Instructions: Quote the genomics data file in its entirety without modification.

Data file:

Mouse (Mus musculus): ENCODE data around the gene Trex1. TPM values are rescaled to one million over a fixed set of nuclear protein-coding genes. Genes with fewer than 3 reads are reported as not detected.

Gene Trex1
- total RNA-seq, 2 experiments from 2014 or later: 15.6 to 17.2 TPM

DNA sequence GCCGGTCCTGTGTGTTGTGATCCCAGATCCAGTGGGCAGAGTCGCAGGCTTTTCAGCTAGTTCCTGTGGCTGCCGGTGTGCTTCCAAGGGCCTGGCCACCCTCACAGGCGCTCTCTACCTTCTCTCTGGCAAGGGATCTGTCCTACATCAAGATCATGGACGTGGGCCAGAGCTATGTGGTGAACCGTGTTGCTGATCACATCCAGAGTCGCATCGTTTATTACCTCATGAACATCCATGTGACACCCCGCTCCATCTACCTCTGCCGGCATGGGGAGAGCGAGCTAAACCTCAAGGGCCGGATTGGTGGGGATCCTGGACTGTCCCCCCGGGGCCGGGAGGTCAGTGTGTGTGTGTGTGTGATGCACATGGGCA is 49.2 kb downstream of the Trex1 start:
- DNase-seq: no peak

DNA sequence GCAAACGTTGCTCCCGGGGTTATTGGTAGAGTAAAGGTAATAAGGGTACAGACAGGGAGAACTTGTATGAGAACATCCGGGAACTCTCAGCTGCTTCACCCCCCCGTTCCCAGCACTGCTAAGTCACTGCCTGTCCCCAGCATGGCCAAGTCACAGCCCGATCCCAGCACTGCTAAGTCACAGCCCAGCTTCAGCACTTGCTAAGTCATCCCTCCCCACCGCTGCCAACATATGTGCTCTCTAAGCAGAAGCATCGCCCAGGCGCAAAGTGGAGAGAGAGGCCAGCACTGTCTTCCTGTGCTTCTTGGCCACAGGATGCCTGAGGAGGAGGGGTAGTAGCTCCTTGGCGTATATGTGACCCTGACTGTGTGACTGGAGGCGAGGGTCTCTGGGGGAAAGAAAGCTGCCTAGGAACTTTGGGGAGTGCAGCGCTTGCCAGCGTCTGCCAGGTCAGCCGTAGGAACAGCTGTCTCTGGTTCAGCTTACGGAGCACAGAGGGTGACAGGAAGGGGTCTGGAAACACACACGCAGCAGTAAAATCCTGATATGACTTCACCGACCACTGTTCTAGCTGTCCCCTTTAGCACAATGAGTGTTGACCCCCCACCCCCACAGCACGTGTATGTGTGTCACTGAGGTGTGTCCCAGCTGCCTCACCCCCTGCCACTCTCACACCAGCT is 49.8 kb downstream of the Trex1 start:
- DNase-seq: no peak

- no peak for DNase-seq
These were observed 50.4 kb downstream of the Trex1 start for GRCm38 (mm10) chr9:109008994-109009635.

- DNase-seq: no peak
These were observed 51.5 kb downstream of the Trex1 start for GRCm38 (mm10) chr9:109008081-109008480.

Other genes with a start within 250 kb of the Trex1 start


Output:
Mouse (Mus musculus): ENCODE data around the gene Trex1. TPM values are rescaled to one million over a fixed set of nuclear protein-coding genes. Genes with fewer than 3 reads are reported as not detected.

Gene Trex1
- total RNA-seq, 2 experiments from 2014 or later: 15.6 to 17.2 TPM

DNA sequence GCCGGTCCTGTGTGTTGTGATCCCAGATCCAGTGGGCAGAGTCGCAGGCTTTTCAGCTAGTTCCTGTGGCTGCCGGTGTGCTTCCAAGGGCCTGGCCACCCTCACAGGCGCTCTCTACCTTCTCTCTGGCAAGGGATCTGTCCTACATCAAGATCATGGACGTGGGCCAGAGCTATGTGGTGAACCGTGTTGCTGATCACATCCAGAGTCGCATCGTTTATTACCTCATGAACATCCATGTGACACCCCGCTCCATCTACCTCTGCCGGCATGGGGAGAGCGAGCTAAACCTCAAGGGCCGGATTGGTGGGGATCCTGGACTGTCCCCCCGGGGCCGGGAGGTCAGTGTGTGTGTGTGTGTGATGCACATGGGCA is 49.2 kb downstream of the Trex1 start:
- DNase-seq: no peak

DNA sequence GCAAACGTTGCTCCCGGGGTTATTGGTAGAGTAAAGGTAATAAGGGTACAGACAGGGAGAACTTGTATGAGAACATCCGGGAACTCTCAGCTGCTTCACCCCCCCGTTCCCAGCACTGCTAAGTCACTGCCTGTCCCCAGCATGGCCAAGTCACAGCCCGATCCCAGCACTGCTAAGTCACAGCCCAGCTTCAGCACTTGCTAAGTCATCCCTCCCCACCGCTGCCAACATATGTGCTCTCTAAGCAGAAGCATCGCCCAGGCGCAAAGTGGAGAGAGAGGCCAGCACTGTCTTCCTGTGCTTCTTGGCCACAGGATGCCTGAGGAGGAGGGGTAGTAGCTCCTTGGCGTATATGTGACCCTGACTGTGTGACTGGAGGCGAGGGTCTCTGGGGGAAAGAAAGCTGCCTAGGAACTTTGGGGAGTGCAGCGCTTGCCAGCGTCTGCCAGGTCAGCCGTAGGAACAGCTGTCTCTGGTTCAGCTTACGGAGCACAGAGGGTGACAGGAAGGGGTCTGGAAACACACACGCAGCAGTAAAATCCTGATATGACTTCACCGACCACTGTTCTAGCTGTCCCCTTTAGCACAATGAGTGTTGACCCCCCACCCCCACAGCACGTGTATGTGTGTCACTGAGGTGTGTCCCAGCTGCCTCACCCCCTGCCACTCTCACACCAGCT is 49.8 kb downstream of the Trex1 start:
- DNase-seq: no peak

- no peak for DNase-seq
These were observed 50.4 kb downstream of the Trex1 start for GRCm38 (mm10) chr9:109008994-109009635.

- DNase-seq: no peak
These were observed 51.5 kb downstream of the Trex1 start for GRCm38 (mm10) chr9:109008081-109008480.

Other genes with a start within 250 kb of the Trex1 start